I’ve had pamphlets from several of Montreal’s sights sitting around in the hopes that I would finally blog about our honeymoon. Now, as I’m struggling to get all boxes unpacked and all my junk organized, it’s time to finally get it done. I don’t remember the order of events but I do remember all the big sights. Here goes.
We spent our honeymoon night in Boston; we had a fabulous and very expensive buffet brunch there on Sunday before heading off to Canada. I had never been to Canada, but I had tried to get there several times before. I had planned to go for my 29th birthday, but that was just days after the 9/11 terrorist attacks, which put the kibbosh on that trip. Then there was the time at Niagara Falls when I was within spitting distance of the Canadian shore but didn’t have my passport handy.
They say that three times is the charm, but I didn’t quite believe we’d make it to Montreal. I thought the car would break down or some other thing would keep us from going, and as a matter of fact, we came very close to having a car accident. While en route, a minivan on the other side of the highway lost control and started rolling over across the median. If it hadn’t lost so much speed once it hit the grass, it would have hit us. I can still visualize it flipping over and over and over again. It was a terrifying scene and it seemed at the time that it did not bode well for our trip.
We made it to Montreal without further incident, however, and what’s more we had a good time, even though our stay was brief. We visited the Basilique Notre-Dame de Montréal, whose interior may well be the most beautiful I have ever seen in a church.
They were tuning the pipe organ while we were there. Oddly, the same thing happened years ago during our visit to Westminster Abbey in London, and I can only assume it is God’s way of punishing me for something, perhaps for not going to church except as a tourist.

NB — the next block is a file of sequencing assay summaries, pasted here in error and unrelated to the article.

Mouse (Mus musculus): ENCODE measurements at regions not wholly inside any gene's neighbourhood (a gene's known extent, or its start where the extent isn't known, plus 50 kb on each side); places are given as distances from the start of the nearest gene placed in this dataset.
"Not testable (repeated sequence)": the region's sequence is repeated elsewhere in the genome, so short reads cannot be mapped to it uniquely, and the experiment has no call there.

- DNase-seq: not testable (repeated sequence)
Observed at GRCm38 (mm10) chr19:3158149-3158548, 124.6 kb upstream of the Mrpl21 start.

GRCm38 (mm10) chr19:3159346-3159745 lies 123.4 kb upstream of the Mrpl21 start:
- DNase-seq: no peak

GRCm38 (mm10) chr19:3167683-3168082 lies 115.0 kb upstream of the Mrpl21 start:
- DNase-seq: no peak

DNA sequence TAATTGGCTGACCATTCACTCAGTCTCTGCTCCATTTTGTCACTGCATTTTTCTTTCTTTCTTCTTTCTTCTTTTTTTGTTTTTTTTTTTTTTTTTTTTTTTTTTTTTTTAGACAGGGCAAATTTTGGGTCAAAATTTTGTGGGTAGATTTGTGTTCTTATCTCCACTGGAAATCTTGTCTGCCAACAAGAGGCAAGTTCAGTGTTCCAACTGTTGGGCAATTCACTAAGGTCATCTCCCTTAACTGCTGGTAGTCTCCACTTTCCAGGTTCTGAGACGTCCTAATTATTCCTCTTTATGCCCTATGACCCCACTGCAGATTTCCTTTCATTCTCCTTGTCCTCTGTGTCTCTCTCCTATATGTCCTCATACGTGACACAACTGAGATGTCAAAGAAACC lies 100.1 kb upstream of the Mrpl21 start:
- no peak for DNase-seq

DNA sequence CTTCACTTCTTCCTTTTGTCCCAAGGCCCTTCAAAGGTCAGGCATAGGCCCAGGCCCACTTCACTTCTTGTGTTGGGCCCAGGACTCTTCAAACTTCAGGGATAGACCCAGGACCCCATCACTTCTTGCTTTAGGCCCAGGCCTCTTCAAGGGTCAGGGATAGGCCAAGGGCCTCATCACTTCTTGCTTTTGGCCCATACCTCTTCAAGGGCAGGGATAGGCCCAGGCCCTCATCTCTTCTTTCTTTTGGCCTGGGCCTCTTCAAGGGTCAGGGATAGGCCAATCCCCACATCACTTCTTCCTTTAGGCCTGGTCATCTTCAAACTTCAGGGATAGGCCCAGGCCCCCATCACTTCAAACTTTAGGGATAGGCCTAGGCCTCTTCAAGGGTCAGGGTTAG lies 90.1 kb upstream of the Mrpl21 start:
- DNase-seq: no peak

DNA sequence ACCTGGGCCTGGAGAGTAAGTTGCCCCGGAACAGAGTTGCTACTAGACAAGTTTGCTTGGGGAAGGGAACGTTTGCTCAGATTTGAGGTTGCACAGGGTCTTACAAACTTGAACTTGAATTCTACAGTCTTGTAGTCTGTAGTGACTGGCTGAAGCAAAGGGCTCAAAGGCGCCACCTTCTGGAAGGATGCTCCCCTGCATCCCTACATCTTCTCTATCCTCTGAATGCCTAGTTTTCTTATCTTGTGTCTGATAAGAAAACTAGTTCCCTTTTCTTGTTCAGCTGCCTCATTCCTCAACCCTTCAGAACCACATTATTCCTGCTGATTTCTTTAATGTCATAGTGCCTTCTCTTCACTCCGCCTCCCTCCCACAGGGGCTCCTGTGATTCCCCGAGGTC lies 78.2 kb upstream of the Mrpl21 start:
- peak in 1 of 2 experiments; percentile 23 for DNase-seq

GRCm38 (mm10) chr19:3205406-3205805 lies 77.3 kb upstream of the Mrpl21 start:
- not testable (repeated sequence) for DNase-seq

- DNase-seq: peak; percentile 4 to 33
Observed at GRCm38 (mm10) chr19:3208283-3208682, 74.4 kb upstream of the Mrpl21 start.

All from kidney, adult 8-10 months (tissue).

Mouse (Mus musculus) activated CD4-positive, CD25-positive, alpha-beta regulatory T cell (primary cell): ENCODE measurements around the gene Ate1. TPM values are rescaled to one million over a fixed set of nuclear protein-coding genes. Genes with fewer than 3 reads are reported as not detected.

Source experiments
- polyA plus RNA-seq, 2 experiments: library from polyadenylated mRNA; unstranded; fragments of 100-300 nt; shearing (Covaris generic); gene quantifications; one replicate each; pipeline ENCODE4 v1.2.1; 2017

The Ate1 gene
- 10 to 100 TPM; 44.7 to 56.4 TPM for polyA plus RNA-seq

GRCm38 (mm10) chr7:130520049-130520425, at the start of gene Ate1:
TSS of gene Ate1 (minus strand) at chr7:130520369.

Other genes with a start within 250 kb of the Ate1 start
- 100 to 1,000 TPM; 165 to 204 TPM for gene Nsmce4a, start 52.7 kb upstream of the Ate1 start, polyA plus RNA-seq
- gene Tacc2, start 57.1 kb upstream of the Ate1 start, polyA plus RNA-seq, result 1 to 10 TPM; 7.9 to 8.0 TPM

We also went to the Biodôme (not to be confused with the Biosphère) and Le Parc olympique de Montréal. At the Biodome, I most enjoyed watching the lynx. They are very cool cats. At the Parc Olympique, we took the funicular (awesome word!) to the observation tower. According to the literature, “Par temps clair, on peut admirer le paysage jusqu’à 80 kilomètres à la ronde.” Pardon my French, but that means something like, “On clear days, you can see up to 50 miles all around.” It was not the clearest day, but it was an autumn day, and anywhere there was a bunch of trees there was a blast of color.
At the Insectarium de Montréal, they offered to let us hold a spider (we declined). The nearby Jardin Botanique de Montréal was my favorite part of the trip. There we saw the call of nature in action—a fox doing his business on the plants. Hey, he was just your local animal doing his best to keep the garden green. We had tea and some sort of Asian sesame pastry at the Chinese Garden, a place for which I wish I had some pictures. Perhaps Faithful Reader has some on his camera.
Last but not least, we took a walk along the Old Port. Here is the Tour de l’horloge (Clock Tower).
You can see gulls in the picture. Some of them were playing with what looked like little red rubber balls but which were actually cherries. Once we realized how much they liked the fruit, we amused ourselves for a while by picking cherries and tossing them to the birds.
And here, a pretty last picture to leave you with, a demonstration of how colorful was the fall foliage around the time of our wedding.